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    Background

    The U.S. Department of Housing and Urban Development's (HUD) Neighborhood Stabilization Program (NSP) is a component of the Community Development Block Grant (CDBG) program, and provides emergency assistance to state and local governments to acquire and redevelop foreclosed or abandoned properties that might otherwise become sources of abandonment and blight within their communities.

    NSP1

    HUD awarded portions of the original $3.9 billion Neighborhood Stabilization Program to a total of 309 grantees, including every state and many local governments. The City of Grand Rapids received $6,187,686 to purchase foreclosed or abandoned homes and to rehabilitate, resell, or redevelop these homes in order to stabilize neighborhoods and stem the decline of neighboring home values.

    The City is actively working with nine nonprofit and private development partners to accomplish this task. To see a list of the pre-qualified NSP1 Developers, click here (pdf).

    The NSP program is authorized under Title III of the Housing and Economic Recovery Act of 2008. To read the federal notice, click here (pdf). To read the City of Grand Rapids Amendment to the FY 2009 Housing & Community Development Annual Action Plan, please see the NSP Final Amendment (pdf). This explains the City's NSP Program, including descriptions of the target areas selected.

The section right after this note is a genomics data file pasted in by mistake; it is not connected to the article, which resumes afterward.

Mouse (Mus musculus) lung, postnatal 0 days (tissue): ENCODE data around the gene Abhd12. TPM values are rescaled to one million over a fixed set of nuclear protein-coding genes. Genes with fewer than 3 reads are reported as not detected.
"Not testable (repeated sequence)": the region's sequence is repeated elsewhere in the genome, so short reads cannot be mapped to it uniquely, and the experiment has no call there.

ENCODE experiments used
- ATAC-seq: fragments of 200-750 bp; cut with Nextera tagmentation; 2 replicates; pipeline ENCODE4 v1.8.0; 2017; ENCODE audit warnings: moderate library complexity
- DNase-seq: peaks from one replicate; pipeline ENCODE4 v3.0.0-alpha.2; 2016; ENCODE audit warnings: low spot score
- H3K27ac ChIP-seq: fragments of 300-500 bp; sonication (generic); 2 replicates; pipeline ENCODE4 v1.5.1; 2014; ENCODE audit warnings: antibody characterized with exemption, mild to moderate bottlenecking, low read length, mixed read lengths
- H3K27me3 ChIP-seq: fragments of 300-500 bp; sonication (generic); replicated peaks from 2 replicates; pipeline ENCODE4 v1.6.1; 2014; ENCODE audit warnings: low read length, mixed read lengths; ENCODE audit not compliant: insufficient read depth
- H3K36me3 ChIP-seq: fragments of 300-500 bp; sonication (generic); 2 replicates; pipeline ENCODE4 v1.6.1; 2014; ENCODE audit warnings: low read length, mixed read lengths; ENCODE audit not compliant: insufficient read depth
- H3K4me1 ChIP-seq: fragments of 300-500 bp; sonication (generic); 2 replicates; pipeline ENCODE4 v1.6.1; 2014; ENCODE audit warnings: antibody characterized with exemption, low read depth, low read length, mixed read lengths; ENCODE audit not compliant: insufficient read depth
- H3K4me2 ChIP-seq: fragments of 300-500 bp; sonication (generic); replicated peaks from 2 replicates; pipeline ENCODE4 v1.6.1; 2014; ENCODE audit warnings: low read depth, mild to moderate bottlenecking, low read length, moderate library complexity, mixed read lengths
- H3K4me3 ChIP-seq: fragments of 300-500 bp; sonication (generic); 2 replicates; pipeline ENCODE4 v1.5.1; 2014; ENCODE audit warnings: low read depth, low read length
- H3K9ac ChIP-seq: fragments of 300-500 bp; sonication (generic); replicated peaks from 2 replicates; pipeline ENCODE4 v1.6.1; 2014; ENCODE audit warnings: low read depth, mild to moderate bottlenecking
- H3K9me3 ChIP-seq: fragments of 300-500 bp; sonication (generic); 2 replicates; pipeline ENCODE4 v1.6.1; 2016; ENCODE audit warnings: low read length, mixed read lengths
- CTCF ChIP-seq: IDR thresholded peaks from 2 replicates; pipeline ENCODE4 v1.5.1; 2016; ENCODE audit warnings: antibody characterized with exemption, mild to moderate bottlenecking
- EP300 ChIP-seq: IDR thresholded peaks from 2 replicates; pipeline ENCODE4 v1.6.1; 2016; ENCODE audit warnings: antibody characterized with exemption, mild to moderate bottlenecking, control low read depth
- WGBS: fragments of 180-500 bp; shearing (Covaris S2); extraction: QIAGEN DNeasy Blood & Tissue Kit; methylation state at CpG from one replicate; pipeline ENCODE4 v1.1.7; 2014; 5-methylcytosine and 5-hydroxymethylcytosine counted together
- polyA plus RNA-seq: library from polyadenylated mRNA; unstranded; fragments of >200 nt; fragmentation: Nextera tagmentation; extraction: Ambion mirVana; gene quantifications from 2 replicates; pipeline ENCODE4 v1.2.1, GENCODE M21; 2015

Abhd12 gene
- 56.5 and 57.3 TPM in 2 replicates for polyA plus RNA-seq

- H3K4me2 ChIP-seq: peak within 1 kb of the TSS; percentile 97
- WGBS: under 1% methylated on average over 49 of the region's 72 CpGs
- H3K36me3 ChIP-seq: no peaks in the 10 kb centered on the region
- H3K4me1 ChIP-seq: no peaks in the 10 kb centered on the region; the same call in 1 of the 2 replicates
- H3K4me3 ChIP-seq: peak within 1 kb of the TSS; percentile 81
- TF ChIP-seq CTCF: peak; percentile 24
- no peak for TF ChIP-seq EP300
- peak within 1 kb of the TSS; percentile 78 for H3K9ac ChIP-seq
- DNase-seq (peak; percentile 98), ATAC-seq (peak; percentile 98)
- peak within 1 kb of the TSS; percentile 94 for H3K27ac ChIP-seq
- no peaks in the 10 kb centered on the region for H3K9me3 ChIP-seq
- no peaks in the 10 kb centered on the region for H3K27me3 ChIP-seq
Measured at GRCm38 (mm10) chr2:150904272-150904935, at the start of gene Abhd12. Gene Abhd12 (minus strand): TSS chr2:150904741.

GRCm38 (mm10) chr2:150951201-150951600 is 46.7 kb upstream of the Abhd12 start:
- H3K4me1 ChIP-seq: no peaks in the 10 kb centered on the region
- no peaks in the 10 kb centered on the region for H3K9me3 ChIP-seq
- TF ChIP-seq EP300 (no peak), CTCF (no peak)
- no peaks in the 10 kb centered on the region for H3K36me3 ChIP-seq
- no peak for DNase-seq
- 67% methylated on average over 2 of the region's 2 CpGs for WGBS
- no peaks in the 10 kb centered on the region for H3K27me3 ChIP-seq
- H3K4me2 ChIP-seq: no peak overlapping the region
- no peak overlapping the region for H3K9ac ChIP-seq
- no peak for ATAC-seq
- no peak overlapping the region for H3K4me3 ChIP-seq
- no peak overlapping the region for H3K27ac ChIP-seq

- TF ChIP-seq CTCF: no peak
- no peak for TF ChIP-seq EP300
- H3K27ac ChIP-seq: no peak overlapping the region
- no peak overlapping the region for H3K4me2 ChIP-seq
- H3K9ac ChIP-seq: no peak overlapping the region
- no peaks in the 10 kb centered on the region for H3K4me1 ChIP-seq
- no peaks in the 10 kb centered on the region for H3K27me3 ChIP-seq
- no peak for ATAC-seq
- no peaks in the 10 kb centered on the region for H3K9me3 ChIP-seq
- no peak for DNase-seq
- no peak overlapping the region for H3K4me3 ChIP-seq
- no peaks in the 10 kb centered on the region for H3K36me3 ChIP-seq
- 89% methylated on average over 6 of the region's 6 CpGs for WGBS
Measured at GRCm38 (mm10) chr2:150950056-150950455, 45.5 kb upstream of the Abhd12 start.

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    NSP2

    NSP2 is a term referencing an additional $1.9 billion in NSP funds authorized by Title XII of Division A of the American Recovery and Reinvestment Act of 2009 (the Recovery Act).  This second phase of the NSP provides grants to states, local governments, nonprofits, and a consortium of public and/or private nonprofit entities on a competitive basis.

    The Michigan State Housing Development Authority (MSHDA) submitted a proposal to HUD for $290 million on behalf of the Michigan NSP2 Consortium, composed of 12 cities and eight partner land banks.  For more information about the MSHDA NSP2 Program and Consortium, please visit the MSHDA Neighborhood Stabilization Program (NSP) web site.

    MSHDA was awarded $223.8 million.  The City of Grand Rapids, a member of the Michigan NSP2 Consortium, received $15,003,476 of this allocation.  To read the City of Grand Rapids MSHDA NSP2 Consortium Submission, click here (pdf).

    To view the City of Grand Rapids target area map for NSP2, click here (pdf).

    To view a list of the current pre-qualified NSP2 Developers, click here (pdf).

    NSP3
    Neighborhood Stabilization Program 3 (NSP3) funds were authorized in the Dodd-Frank Wall Street Reform and Consumer Protection Act of 2010. States and local governments will receive a total of $970 million to continue to assist in the redevelopment of abandoned and foreclosed residential properties. Funds were allocated to states and units of local government under a formula developed by HUD. The City of Grand Rapids was allocated $1,378,788 under this formula.

    To read the City of Grand Rapids Amendment to the FY 2010 Housing and Community Development Annual Action Plan, please see the NSP3 Plan Amendment (pdf). This explains the City's NSP3 program, including descriptions of activities and the target area selected.
     
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